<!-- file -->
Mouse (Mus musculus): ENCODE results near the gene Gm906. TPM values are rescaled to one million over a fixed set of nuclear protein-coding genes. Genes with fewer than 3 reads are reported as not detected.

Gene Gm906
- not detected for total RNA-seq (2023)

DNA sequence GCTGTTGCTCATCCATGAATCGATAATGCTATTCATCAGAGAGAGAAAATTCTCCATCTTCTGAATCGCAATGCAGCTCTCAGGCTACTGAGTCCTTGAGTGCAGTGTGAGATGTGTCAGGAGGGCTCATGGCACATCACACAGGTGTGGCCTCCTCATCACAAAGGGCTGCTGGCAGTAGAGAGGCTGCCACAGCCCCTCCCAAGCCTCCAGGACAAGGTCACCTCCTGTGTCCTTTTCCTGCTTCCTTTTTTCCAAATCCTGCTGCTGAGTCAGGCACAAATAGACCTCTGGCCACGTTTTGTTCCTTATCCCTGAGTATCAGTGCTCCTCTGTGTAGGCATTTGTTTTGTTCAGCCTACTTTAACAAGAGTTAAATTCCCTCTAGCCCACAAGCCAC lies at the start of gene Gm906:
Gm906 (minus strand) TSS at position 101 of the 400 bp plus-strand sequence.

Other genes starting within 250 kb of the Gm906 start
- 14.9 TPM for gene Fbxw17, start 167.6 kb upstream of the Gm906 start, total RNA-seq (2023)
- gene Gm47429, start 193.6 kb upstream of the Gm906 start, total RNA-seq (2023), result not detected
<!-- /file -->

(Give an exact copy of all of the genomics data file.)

Mouse (Mus musculus): ENCODE results near the gene Gm906. TPM values are rescaled to one million over a fixed set of nuclear protein-coding genes. Genes with fewer than 3 reads are reported as not detected.

Gene Gm906
- not detected for total RNA-seq (2023)

DNA sequence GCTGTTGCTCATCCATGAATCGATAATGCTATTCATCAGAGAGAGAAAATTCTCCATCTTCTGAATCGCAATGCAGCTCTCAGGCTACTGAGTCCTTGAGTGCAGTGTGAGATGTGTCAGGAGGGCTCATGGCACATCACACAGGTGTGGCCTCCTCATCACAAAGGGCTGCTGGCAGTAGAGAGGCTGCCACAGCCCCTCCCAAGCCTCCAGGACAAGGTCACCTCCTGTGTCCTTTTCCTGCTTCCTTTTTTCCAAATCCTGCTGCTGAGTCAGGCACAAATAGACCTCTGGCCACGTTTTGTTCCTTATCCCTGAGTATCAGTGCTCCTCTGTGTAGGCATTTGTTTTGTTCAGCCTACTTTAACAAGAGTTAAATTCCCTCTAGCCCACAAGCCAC lies at the start of gene Gm906:
Gm906 (minus strand) TSS at position 101 of the 400 bp plus-strand sequence.

Other genes starting within 250 kb of the Gm906 start
- 14.9 TPM for gene Fbxw17, start 167.6 kb upstream of the Gm906 start, total RNA-seq (2023)
- gene Gm47429, start 193.6 kb upstream of the Gm906 start, total RNA-seq (2023), result not detected